A man has been arrested in New York for allegedly participating in an international telecom scam that used more than 1,000 stolen identities to activate fraudulent mobile phone accounts. He then made telephone calls to fake overseas numbers that charged a premium connection fee.
More than half of the stolen identities belonged to members of the U.S. military. The scheme caused at least $8 million in losses to mobile telecommunications providers including AT&T and T-Mobile.
Dialing for Dollars
From 2001 through January 2013, police allege that the suspect participated in an identity theft scheme in which he and his co-conspirators obtained stolen identification information from individuals, including names, dates of birth, and Social Security numbers.
He would then allegedly activate fraudulent cellular service accounts in their names.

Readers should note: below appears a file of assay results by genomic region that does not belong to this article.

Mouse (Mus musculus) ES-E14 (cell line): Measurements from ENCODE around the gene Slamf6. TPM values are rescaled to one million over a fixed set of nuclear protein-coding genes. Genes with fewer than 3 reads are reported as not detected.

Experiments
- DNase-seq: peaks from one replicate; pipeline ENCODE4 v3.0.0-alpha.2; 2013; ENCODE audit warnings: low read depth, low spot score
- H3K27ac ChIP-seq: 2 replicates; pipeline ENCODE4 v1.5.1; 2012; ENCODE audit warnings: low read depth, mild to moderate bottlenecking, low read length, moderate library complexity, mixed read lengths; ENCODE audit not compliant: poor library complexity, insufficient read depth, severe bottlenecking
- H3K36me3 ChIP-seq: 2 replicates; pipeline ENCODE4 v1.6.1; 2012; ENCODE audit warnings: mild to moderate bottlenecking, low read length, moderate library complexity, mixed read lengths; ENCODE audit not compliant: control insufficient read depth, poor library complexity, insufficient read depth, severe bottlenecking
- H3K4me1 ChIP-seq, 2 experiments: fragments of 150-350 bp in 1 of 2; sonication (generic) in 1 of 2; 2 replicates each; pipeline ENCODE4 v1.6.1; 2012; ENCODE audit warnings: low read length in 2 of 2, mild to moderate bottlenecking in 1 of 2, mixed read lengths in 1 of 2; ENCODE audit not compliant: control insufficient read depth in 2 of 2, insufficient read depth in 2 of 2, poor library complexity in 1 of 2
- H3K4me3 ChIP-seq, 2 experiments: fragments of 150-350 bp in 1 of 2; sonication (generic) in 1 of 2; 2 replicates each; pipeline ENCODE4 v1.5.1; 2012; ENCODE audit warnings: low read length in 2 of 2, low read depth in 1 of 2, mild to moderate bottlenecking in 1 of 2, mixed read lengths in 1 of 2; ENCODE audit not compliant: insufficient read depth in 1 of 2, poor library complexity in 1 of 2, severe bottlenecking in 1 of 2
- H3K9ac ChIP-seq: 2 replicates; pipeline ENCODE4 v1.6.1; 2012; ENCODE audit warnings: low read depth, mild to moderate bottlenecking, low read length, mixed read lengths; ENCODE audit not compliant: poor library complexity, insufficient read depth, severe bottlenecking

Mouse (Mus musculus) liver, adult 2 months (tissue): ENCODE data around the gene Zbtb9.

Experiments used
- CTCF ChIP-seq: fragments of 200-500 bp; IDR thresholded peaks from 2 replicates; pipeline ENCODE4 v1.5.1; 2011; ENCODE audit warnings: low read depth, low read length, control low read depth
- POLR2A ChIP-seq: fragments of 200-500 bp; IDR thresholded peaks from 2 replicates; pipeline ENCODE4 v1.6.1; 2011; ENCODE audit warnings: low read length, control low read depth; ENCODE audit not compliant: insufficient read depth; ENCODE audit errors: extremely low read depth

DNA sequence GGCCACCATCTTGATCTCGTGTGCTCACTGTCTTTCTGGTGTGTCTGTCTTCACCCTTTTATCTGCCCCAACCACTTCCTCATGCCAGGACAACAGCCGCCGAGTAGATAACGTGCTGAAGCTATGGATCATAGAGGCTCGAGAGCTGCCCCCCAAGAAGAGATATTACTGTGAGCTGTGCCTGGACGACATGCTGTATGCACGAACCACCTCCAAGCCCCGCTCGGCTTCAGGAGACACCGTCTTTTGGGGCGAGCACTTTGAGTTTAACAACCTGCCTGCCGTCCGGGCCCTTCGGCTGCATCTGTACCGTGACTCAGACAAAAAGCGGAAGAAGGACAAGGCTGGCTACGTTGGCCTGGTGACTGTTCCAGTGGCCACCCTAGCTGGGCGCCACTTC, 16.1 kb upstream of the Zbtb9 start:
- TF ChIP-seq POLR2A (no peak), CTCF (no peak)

So how did this negatively affect AT&T and T-Mobile?
Turns out that the fraudsters would activate the accounts, create SIM cards, and insert them into mobile handsets. They then called premium international telephone numbers (similar to 1-900 numbers in the United States) that they acquired and controlled, presumably to generate fees for the members of the scheme. The premium numbers charged fees of as much as $1 per minute that the international carrier then charged back to AT&T and T-Mobile.
While the U.S. provider would normally bill subscribers for the calls, in this case the U.S. provider was forced to pay for the calls because the accounts were registered to identity theft victims.
Even worse, the police in New York say the international carrier provided a share of the fees to the fraudsters.
If convicted of the most serious charges, the suspect faces a maximum of 20 years in prison, according to Assistant U.S. Attorney Timothy Howard, who is in charge of the prosecution.
His office has said that identity theft is “an epidemic of global proportions and we are bound and determined to identify and prosecute those who engage in this illegal conduct.”